6 No-Fail Ways To Achieve Your 2020 New Year’s Resolutions
Want to read more books? Join a new fitness class? Make 2020 the best year yet and actually keep your New Year’s resolutions.
New Year’s resolutions can be accessible—if you commit to the right one.
New Year’s resolutions can be tough to keep. “Admit it,” says life coach Laura Berman Fortgang, author of Living Your Best Life. “Even though you set them every year, your New Year’s resolutions rarely stick. In fact, 23 percent of us break them in a week and 45 percent by the end of the month.”
Choosing the right goal and the right approach are the keys to resolution success. Here, our life coaches shares the biggest roadblocks to resolutions and explain how to choose healthy goals and stay motivated for the long haul.
Pick a goal that excites you
“The biggest mistake people make is picking the wrong goal in the first place,” says Talane Miedaner, author of Coach Yourself to Success. “Never set goals that are over a year old, because they’re dead.” Losing weight is a perfect example some people carry around for decades. “If you still want to slim down after years of trying, then do something different,” she says. “Sign up with a running group and train for a marathon, or take ballroom dancing lessons and enter a dance competition.”
Create a master plan
Determine what you actually need to do to achieve your goals. Maybe you’ll have to wake up an hour earlier to write your best-selling novel, or spend one lunch hour a week volunteering with a nonprofit organization. “To succeed, you have to schedule your goals and make them part of your life,” advises Fortgang. “Put a system in place that will support change by giving you the structure you need.” Plus, these habits of successful people are worth a try.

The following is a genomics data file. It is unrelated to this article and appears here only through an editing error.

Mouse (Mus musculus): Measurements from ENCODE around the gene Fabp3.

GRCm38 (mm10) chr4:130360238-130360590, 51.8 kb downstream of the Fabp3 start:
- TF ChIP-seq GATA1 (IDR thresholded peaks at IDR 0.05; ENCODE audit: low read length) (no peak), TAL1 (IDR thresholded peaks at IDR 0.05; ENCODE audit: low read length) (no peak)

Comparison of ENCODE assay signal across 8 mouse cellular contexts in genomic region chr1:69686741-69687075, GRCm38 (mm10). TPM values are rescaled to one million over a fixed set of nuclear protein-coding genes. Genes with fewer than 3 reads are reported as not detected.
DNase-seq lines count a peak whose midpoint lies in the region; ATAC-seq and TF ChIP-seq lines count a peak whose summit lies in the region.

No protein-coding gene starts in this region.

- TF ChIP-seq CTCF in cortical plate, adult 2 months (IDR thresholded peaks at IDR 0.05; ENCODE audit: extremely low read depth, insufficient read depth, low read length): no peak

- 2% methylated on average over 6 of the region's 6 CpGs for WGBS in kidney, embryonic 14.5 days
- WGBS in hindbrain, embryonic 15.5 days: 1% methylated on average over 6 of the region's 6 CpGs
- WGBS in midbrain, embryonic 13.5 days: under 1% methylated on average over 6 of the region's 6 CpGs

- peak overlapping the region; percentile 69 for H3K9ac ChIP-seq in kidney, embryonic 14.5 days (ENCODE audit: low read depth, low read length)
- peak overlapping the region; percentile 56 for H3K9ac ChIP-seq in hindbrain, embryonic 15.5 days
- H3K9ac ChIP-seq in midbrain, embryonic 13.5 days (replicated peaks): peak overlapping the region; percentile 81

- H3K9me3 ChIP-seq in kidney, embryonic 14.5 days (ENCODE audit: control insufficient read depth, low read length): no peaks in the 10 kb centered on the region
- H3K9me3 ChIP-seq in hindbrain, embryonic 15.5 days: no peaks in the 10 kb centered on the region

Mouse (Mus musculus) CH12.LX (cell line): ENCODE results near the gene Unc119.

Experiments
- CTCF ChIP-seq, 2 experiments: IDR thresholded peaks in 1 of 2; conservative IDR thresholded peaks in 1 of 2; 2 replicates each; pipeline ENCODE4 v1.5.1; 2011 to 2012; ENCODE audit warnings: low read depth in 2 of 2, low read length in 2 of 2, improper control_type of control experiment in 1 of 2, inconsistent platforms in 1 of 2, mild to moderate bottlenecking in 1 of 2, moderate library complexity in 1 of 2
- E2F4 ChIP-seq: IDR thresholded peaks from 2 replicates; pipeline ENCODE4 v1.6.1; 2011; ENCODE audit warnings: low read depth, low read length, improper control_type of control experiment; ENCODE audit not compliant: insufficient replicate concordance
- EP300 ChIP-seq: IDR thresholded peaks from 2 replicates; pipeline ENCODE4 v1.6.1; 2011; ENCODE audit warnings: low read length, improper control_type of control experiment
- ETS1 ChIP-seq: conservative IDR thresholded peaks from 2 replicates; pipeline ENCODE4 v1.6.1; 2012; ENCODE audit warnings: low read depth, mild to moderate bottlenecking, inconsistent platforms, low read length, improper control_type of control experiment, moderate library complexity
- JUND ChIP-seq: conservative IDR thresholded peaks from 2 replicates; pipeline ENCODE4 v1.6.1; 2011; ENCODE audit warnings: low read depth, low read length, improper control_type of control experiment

Take baby steps
“When you break your goal down into smaller parts, it becomes more controllable, less daunting and more attainable,” says Christa Wagner, professional organizer and owner of Savvy Solutions. Lofty goals often feel overwhelming, which leads to procrastination and incompletion. Wagner uses her own life as an example: “I have about 10 books I want to write. To reach my goal in six months, I’ve broken it down into daily and weekly tasks.”
Call in the reinforcements
“Get supportive folks in your camp,” advises Fortgang. “Join a group of like-minded folks, team up with a good friend, hire a coach or otherwise include people who want the best for you and will keep you on track.” If you know someone with a similar goal or any goal at all, invite her to be an accountability buddy. Then, check in with each other regularly to make sure you’re on track. To get the support you need, Fortgang advises telling people right from the beginning when and how you’d feel most encouraged.
Keep your eye on the ball
“I keep my goals on my wall, at my desk and in my planner,” says Wagner. “This allows me to check into them often, make adjustments, and check goals off my list. I always know where I’m going.” Vision boards, maps, lists and pictures that embody success will keep you motivated. And, visualizing how you’ll feel after achieving your goal unleashes the power of your subconscious mind, which further propels you toward success. (Psst: This five-minute meditation can help you visualize your goals.)
To stay focused on your New Year’s resolutions and be motivated for the long haul, celebrate your successes. “I reward myself monthly with a pedicure and quarterly with a massage,” says Wagner. “It keeps me rejuvenated and energized.” If you want to lose 20 pounds, for example, don’t wait until you’ve lost it all to celebrate. “If you reward yourself with something that makes you feel beautiful each time you shed a few pounds, you’re more likely to achieve your end goal.”
And Wagner pushes us out of the nest with a little tough love: “Stop making excuses,” she says. “The biggest mistake I see is that people don’t hold themselves accountable. So, get out of your own way because you’re the only person who can make a positive difference in your life!”